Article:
"Treatment" and "prevention" are not meant to imply cure or complete abatement of symptoms. Rather, these refer to any type of treatment that imparts a benefit to a patient afflicted with a disease, including improvement in the condition of the patient (e.g., in one or more symptoms), delay in the progression of the disease, etc.
 "Treatment-effective amount" means an amount of the antibody sufficient to produce a desirable effect upon a patient inflicted with cancer such as glioblastoma, including improvement in the condition of the patient (e.g., in one or more symptoms), delay in the progression of the disease, etc.
 "Kit" describes a collection of separate or combined elements that are within a single container, such as a box, envelope, bottle, jar, etc. The elements of the kit may be in separate subcontainers or they may be admixed. Instructions for using, storing, reconstituting, etc. may also be included, either within the container, upon the container, or at a separate referenced location, such as at a website or other archive or library of information. The kit may be for single use, or for multiple administrations, or for multiple patients. The kit may further comprise diagnostic reagents to test and/or confirm that the subject will be an appropriate subject for the treatment.
 Subjects in need of treatment by the methods described here may include subjects afflicted with glioblastoma or astrocytoma, as well as subjects afflicted with other solid tumors or cancers such as lung, colon, breast, brain, liver, prostate, spleen, muscle, ovary, pancreas, head and neck, skin (including melanoma), etc. Subjects in need of treatment particularly include subjects afflicted with a tumor, such as a brain tumor, that expresses EGFRvIII. The tumor may be a primary tumor, a metastatic tumor, or a recurrent tumor. Subjects to be treated by the methods of the invention particularly include subjects afflicted with a tumor expressing EGFRvIII, including gliomas, fibrosarcomas, osteosarcomas, melanoma, Wilms tumor, colon carcinoma, mammary and lung carcinomas, and squamous carcinomas. Subjects to be treated by the present invention most particularly include subjects afflicted with brain tumors or cancers, such as glioblastomas, particularly glioblastoma multiforme, and cystic astrocytoma.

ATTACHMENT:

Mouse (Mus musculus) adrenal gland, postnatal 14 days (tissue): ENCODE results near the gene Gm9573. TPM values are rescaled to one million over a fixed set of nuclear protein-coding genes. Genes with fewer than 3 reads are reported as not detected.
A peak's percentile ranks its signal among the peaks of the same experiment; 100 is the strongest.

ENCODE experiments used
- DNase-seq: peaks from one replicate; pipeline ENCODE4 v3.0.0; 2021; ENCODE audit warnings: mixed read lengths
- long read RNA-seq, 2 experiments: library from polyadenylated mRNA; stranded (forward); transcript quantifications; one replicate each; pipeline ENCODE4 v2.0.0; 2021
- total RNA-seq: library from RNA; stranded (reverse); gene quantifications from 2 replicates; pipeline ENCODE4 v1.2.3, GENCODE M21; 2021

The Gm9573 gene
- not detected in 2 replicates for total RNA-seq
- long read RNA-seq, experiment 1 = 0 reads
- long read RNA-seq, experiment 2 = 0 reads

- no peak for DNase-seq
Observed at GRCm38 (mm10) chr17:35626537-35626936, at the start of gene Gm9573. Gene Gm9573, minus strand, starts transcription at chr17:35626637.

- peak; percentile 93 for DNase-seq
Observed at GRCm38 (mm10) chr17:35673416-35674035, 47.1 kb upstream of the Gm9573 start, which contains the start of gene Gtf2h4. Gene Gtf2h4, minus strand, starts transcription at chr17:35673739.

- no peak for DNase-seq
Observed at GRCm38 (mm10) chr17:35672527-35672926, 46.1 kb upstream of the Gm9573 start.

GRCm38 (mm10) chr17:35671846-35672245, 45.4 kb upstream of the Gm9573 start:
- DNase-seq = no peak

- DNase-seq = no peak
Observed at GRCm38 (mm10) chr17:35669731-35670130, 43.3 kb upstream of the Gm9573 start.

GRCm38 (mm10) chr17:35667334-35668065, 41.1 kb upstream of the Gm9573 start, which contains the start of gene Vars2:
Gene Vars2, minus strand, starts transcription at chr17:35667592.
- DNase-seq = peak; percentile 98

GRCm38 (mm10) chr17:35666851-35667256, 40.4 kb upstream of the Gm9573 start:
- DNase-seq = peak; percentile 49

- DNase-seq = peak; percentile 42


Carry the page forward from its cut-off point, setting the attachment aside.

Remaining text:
Lymphopenia is a condition in which there is a lower-than-normal number of lymphocytes (a type of white blood cell) in the blood. It is also known as lymphocytic leukopenia and lymphocytopenia. Chemotherapeutic agents which induce lymphopenia include capecitabine, temozolomide, topiramate, requip, bortezomib, thalidomide, risperidone, paroxetine (paroxetine hydrochloride), pamidronate disodium, irbesartan, citalopram (citalopram hydrobromide), ceftriaxone (ceftriaxone sodium), rifapentine, ultiva, exemestane, relenza, olsalazine, cefpodoxime, sutent, imatinib, mesylate, riluzole, ribavirin, micafungin, sodium oxaliplatin, levofloxacin, mustargen, irinotecan hydrochloride, docetaxel, chlorambucil, Cefaclor, nexavar, alendronic acid (alendronate sodium), ziagen doxorubicin hydrochloride, cladribine, and valdecoxib. Any such agents can be used, as indicated for the particular tumor and patient characteristics. Alkylating agents which can be used include: nitrogen mustards, such as mechlorethamine (nitrogen mustard), chlorambucil, cyclophosphamide (Cytoxan®), ifosfamide, and melphalan, nitrosoureas, which include streptozocin, carmustine (BCNU), and lomustine, alkyl sulfonates, such as busulfan, triazines, such as dacarbazine (DTIC), and temozolomide (Temodar®), ethylenimines, such as thiotepa and altretamine (hexamethylmelamine). Lymphopenia and lymphodepletion are used interchangeably to describe the state of reduced lymphocyte number.
 Antibodies which block binding to surface receptors on Treg cells include those that bind to IL-2R alpha (CD25), as well as antibodies that bind to neuropilin-1, CD39, CTLA-4, GITR, LAG3, GPR83, Folate receptor 4, PD1, and ICOS. One particular antibody which can be used is daclizumab, which is commercially available. Other antibodies to IL-2R alpha can be used, as well as antibodies to other Treg cell surface receptors.
 The present invention is primarily concerned with the treatment of human subjects, including male and female subjects and neonatal, infant, juvenile, adolescent, adult, and geriatric subjects, but the invention may also be carried out on animal subjects, particularly mammalian subjects such as mice, rats, dogs, cats, livestock and horses for veterinary purposes, and for drug screening and drug development purposes.